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: Animal Man
(Click to go to the release post)Writer(s)
: Grant Morrison
(Click to see other books from this writer released on this site)Review source
: The Masked Bookwyrm
(Don't click it, read the review here...
: Animal Man #1-9
Animal Man was an obscure 1960s character, briefly dusted off in the 1980s in Action Comics, before being selected by Grant Morrison to headline a series. Morrison was one of the wave of U.K. writers DC Comics scooped up in the wake of Alan Moore's successes, in the hope they'd bring a similar critically acclaimed edginess to erstwhile quaint American properties. Morrison attempted to do just that with this super hero who could absorb the powers of any animal in his immediate vicinity.More info
The first four issues form a self-contained story as Buddy Baker, one-time super hero, now married with two young kids, considers re-starting his super hero career. Postulating the idea that super heroes are like other celebrities, Morrison deconstructs how a hero becomes a hero -- he trains, practices, gets an agent, puts the word out that he's willing to fight crime, does talk shows, and hopes for the best. Soon he gets called in to investigate a break in at a research lab. Buddy has some qualms about the assignment, particularly when he realizes his animal powers make him especially empathetic to the suffering of the lab animals. But things go from bad to worse when Buddy quickly realizes he's out of his league, and that the super powered "bad guy" he's trying to track down (another obscure 1960s character) is more powerful -- and dangerous -- than he is.
For all the edgy trappings, for all the grittiness, Morrison's initial spin on Animal Man reminded me of a 1980s version of Stan Lee's early Spider-Man, where the super heroics are given a revisionist spin, contrasted with the real world and life's mundanities. Buddy's a good guy, but can get whipped in a fight, and things don't always come easy to him, including fandom as a super hero autograph hound rebuffs him on realizing the orange-suited Animal Man isn't Aquaman. His first fight with his foe, when he realizes just how truly dangerous is this glib life he's chosen, is particularly effective. And, like Lee's Spider-Man, there's a lot of humour and humanity to the proceedings.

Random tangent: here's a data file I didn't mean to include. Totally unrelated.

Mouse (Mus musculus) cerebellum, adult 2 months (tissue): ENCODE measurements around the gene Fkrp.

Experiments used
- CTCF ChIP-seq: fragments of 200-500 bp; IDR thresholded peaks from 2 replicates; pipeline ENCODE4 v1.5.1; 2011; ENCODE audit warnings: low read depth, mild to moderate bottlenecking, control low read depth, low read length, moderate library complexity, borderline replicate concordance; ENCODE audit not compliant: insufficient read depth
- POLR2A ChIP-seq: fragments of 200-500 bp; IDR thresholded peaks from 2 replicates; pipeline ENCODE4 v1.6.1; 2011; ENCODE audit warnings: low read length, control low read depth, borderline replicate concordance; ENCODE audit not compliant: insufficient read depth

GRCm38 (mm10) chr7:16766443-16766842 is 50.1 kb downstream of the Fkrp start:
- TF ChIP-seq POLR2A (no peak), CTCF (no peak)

There's also a lot of nastiness and brutality, too. A sub-plot evoking "Deliverance" is particularly raw and, to some extent, not entirely justified -- or, at least, integrated -- into this story. Though it serves a theme of man's inhumanity. As mentioned, this was part of the post-Alan Moore U.K. invasion of American comics, bringing with it a darker, grittier sensibility. The early Animal Man comics were published as part of DC's "New Format", which was basically a bridge between regular, Comics Code approved comics and those out-right labelled as for "Mature Readers" -- in other words, it was basically skirting mature readers territory. (Eventually is was moved to the Vertigo imprint).
The first four issues balance the needs of telling an exciting adventure story, one that unfolds intriguingly as you try to figure out who this mysterious figure is, or where things are headed, with Morrison's quirky sensibility and deconstructionism. There's even an effective -- if very dark -- ironic ending.
In his introduction, Morrison admits he wanted to do a mini-series, reviving Animal Man, and introducing a political sub-text involving animal rights (a cause Morrison himself was becoming involved in), then he intended to hand the thing over for others to run with. Instead, DC persuaded him to stick around. And, at least initially, Morrison seems unsure of what to do with his series, or his hero -- even the absorbing animal powers aspect is largely forgotten (Buddy just consistently seems to have generic powers like flight and strength, as opposed to absorbing unusual abilities in each situation). To varying extents, some of the next few issues even reduce Animal Man to a supporting part in his own comic, as Morrison tells stories in which the focus is on guest star characters.
"Coyote Gospel" (#5) has been much heralded as a great story, and maybe it was because of that very hype, but I wasn't as smitten with it. It's interesting, but not too much more. Later stories tie-in to DC's Invasion story, which isn't too confusing for the first couple of issues, though maybe gets a little more so in the post-Invasion issues, when Animal Man is dealing with an ill-explained problem with his super power (though Morrison's introduction helps clarify things like that). But by then Morrison has begun introducing sub-plots, and the final story ends with Buddy still suffering from haywire super powers. In other words, the TPB doesn't really resolve or conclude.